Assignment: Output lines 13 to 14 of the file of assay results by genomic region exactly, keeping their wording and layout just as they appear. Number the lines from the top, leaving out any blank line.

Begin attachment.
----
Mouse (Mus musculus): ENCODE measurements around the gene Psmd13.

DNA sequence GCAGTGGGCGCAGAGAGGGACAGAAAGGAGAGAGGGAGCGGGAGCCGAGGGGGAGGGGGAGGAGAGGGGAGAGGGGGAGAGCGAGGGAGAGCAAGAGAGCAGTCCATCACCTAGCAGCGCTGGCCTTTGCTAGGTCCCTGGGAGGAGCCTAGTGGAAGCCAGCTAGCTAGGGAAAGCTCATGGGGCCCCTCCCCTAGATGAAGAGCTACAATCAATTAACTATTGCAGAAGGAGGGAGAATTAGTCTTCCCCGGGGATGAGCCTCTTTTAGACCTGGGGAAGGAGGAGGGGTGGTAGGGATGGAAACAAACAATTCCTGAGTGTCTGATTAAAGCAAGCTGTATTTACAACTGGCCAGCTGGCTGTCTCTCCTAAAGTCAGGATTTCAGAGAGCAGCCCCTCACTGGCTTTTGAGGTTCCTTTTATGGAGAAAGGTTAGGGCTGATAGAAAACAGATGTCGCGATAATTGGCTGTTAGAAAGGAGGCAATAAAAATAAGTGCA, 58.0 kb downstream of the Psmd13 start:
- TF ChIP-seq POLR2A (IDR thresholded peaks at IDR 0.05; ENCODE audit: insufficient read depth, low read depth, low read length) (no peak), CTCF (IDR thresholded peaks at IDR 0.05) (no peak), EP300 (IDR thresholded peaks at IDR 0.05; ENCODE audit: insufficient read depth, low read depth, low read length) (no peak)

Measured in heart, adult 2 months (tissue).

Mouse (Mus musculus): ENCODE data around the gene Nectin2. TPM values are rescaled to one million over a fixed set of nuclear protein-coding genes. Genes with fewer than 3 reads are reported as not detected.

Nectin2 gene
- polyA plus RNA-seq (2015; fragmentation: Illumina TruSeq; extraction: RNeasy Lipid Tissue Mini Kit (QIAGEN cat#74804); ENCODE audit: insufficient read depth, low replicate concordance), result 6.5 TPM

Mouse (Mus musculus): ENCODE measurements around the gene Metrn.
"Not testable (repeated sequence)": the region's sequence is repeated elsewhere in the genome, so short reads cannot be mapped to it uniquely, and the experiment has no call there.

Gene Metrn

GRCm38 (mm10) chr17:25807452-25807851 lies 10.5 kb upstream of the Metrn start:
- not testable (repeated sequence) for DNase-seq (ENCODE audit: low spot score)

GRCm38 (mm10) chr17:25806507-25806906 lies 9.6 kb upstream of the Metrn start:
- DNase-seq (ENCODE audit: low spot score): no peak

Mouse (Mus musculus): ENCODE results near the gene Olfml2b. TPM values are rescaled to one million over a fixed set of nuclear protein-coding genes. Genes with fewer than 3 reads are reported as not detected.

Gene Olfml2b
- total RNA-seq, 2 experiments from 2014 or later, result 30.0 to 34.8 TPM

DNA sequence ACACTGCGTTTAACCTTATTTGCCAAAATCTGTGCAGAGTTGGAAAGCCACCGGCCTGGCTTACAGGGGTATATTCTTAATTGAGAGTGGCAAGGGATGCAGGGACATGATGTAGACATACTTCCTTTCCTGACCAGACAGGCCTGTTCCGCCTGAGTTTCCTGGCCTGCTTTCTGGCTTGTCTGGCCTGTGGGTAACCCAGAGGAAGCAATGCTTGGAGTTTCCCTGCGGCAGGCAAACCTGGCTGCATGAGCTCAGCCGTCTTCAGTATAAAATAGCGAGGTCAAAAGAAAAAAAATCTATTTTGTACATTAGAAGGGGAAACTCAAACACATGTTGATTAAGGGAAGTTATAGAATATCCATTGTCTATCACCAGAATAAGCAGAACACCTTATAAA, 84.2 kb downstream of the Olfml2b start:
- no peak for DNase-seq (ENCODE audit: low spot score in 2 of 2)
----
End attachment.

GRCm38 (mm10) chr17:25806507-25806906 lies 9.6 kb upstream of the Metrn start:
- DNase-seq (ENCODE audit: low spot score): no peak